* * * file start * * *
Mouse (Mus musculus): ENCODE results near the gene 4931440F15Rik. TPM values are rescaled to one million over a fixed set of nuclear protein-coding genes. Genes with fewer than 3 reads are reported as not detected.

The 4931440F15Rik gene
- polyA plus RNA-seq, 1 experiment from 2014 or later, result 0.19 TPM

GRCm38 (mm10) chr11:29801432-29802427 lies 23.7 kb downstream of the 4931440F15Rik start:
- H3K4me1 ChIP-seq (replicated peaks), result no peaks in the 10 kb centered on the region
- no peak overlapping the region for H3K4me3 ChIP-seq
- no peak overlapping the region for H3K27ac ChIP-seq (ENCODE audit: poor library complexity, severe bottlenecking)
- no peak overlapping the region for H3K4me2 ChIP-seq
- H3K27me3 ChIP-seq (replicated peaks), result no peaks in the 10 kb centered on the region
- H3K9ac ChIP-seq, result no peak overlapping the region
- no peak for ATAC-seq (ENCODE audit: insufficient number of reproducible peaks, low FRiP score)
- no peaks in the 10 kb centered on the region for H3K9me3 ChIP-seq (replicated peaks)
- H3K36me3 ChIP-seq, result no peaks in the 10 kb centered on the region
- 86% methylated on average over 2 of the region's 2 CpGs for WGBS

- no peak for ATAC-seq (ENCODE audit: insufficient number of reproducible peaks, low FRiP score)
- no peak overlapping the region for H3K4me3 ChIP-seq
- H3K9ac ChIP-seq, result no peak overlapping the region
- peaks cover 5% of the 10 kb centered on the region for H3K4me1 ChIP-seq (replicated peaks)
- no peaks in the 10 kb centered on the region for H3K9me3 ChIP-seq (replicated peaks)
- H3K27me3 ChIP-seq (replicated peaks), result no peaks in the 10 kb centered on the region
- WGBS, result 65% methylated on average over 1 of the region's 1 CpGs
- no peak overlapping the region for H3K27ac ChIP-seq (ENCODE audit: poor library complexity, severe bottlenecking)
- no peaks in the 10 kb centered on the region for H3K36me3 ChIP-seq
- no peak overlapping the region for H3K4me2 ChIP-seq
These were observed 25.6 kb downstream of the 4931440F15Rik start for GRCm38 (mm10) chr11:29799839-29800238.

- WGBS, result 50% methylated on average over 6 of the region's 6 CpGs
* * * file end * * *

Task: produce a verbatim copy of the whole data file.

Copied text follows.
Mouse (Mus musculus): ENCODE results near the gene 4931440F15Rik. TPM values are rescaled to one million over a fixed set of nuclear protein-coding genes. Genes with fewer than 3 reads are reported as not detected.

The 4931440F15Rik gene
- polyA plus RNA-seq, 1 experiment from 2014 or later, result 0.19 TPM

GRCm38 (mm10) chr11:29801432-29802427 lies 23.7 kb downstream of the 4931440F15Rik start:
- H3K4me1 ChIP-seq (replicated peaks), result no peaks in the 10 kb centered on the region
- no peak overlapping the region for H3K4me3 ChIP-seq
- no peak overlapping the region for H3K27ac ChIP-seq (ENCODE audit: poor library complexity, severe bottlenecking)
- no peak overlapping the region for H3K4me2 ChIP-seq
- H3K27me3 ChIP-seq (replicated peaks), result no peaks in the 10 kb centered on the region
- H3K9ac ChIP-seq, result no peak overlapping the region
- no peak for ATAC-seq (ENCODE audit: insufficient number of reproducible peaks, low FRiP score)
- no peaks in the 10 kb centered on the region for H3K9me3 ChIP-seq (replicated peaks)
- H3K36me3 ChIP-seq, result no peaks in the 10 kb centered on the region
- 86% methylated on average over 2 of the region's 2 CpGs for WGBS

- no peak for ATAC-seq (ENCODE audit: insufficient number of reproducible peaks, low FRiP score)
- no peak overlapping the region for H3K4me3 ChIP-seq
- H3K9ac ChIP-seq, result no peak overlapping the region
- peaks cover 5% of the 10 kb centered on the region for H3K4me1 ChIP-seq (replicated peaks)
- no peaks in the 10 kb centered on the region for H3K9me3 ChIP-seq (replicated peaks)
- H3K27me3 ChIP-seq (replicated peaks), result no peaks in the 10 kb centered on the region
- WGBS, result 65% methylated on average over 1 of the region's 1 CpGs
- no peak overlapping the region for H3K27ac ChIP-seq (ENCODE audit: poor library complexity, severe bottlenecking)
- no peaks in the 10 kb centered on the region for H3K36me3 ChIP-seq
- no peak overlapping the region for H3K4me2 ChIP-seq
These were observed 25.6 kb downstream of the 4931440F15Rik start for GRCm38 (mm10) chr11:29799839-29800238.

- WGBS, result 50% methylated on average over 6 of the region's 6 CpGs